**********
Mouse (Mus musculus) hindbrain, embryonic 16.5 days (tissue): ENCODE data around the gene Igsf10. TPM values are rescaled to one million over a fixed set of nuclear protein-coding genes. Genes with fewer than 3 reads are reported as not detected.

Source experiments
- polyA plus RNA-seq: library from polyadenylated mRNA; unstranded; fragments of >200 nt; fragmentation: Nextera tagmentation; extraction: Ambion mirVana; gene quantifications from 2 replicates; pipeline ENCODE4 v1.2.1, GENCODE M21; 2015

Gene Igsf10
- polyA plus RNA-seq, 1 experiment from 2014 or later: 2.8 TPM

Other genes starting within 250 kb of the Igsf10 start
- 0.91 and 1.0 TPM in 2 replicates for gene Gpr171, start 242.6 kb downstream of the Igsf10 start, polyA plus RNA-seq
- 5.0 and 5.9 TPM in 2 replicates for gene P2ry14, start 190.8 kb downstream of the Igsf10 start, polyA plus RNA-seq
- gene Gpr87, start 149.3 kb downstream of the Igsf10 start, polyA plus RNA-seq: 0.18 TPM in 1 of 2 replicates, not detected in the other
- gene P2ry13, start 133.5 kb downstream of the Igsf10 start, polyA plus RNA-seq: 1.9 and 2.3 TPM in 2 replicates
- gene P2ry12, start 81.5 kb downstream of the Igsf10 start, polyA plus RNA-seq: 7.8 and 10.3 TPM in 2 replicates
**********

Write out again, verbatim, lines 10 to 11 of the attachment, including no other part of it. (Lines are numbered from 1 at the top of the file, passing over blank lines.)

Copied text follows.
- gene P2ry13, start 133.5 kb downstream of the Igsf10 start, polyA plus RNA-seq: 1.9 and 2.3 TPM in 2 replicates
- gene P2ry12, start 81.5 kb downstream of the Igsf10 start, polyA plus RNA-seq: 7.8 and 10.3 TPM in 2 replicates